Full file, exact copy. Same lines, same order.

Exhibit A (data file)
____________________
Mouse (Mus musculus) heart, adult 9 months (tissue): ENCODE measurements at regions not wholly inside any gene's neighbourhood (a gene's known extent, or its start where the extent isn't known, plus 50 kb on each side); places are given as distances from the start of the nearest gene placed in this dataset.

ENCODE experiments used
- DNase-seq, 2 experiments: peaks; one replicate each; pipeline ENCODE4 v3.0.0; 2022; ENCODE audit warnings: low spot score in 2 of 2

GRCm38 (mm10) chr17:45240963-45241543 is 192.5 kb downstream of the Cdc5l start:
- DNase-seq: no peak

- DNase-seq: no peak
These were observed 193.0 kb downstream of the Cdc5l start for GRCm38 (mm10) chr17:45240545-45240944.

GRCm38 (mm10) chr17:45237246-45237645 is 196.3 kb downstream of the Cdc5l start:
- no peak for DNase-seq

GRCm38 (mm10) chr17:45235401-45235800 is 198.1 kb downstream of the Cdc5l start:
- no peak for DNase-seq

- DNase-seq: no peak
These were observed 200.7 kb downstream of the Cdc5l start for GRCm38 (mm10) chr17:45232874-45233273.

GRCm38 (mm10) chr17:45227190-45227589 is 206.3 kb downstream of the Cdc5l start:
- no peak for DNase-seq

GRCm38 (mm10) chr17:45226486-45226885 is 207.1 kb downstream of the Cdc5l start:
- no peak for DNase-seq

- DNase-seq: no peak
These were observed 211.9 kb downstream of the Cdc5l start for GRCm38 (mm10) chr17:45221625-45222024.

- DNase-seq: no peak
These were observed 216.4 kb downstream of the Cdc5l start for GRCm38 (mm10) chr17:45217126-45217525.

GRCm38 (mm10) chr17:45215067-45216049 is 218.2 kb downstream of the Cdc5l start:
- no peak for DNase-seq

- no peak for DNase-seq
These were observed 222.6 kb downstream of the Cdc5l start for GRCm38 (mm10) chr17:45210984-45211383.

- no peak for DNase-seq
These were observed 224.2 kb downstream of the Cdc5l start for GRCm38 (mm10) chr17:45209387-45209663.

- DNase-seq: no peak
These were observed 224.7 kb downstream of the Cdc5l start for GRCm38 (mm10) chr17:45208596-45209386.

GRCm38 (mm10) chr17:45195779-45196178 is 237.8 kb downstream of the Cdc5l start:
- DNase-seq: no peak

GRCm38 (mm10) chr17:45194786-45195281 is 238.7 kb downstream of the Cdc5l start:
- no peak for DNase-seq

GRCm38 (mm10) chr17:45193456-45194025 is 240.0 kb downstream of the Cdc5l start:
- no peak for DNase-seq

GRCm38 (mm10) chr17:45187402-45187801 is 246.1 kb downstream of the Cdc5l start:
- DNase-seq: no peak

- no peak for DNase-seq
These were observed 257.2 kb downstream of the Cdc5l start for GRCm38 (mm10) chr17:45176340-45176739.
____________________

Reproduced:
Mouse (Mus musculus) heart, adult 9 months (tissue): ENCODE measurements at regions not wholly inside any gene's neighbourhood (a gene's known extent, or its start where the extent isn't known, plus 50 kb on each side); places are given as distances from the start of the nearest gene placed in this dataset.

ENCODE experiments used
- DNase-seq, 2 experiments: peaks; one replicate each; pipeline ENCODE4 v3.0.0; 2022; ENCODE audit warnings: low spot score in 2 of 2

GRCm38 (mm10) chr17:45240963-45241543 is 192.5 kb downstream of the Cdc5l start:
- DNase-seq: no peak

- DNase-seq: no peak
These were observed 193.0 kb downstream of the Cdc5l start for GRCm38 (mm10) chr17:45240545-45240944.

GRCm38 (mm10) chr17:45237246-45237645 is 196.3 kb downstream of the Cdc5l start:
- no peak for DNase-seq

GRCm38 (mm10) chr17:45235401-45235800 is 198.1 kb downstream of the Cdc5l start:
- no peak for DNase-seq

- DNase-seq: no peak
These were observed 200.7 kb downstream of the Cdc5l start for GRCm38 (mm10) chr17:45232874-45233273.

GRCm38 (mm10) chr17:45227190-45227589 is 206.3 kb downstream of the Cdc5l start:
- no peak for DNase-seq

GRCm38 (mm10) chr17:45226486-45226885 is 207.1 kb downstream of the Cdc5l start:
- no peak for DNase-seq

- DNase-seq: no peak
These were observed 211.9 kb downstream of the Cdc5l start for GRCm38 (mm10) chr17:45221625-45222024.

- DNase-seq: no peak
These were observed 216.4 kb downstream of the Cdc5l start for GRCm38 (mm10) chr17:45217126-45217525.

GRCm38 (mm10) chr17:45215067-45216049 is 218.2 kb downstream of the Cdc5l start:
- no peak for DNase-seq

- no peak for DNase-seq
These were observed 222.6 kb downstream of the Cdc5l start for GRCm38 (mm10) chr17:45210984-45211383.

- no peak for DNase-seq
These were observed 224.2 kb downstream of the Cdc5l start for GRCm38 (mm10) chr17:45209387-45209663.

- DNase-seq: no peak
These were observed 224.7 kb downstream of the Cdc5l start for GRCm38 (mm10) chr17:45208596-45209386.

GRCm38 (mm10) chr17:45195779-45196178 is 237.8 kb downstream of the Cdc5l start:
- DNase-seq: no peak

GRCm38 (mm10) chr17:45194786-45195281 is 238.7 kb downstream of the Cdc5l start:
- no peak for DNase-seq

GRCm38 (mm10) chr17:45193456-45194025 is 240.0 kb downstream of the Cdc5l start:
- no peak for DNase-seq

GRCm38 (mm10) chr17:45187402-45187801 is 246.1 kb downstream of the Cdc5l start:
- DNase-seq: no peak

- no peak for DNase-seq
These were observed 257.2 kb downstream of the Cdc5l start for GRCm38 (mm10) chr17:45176340-45176739.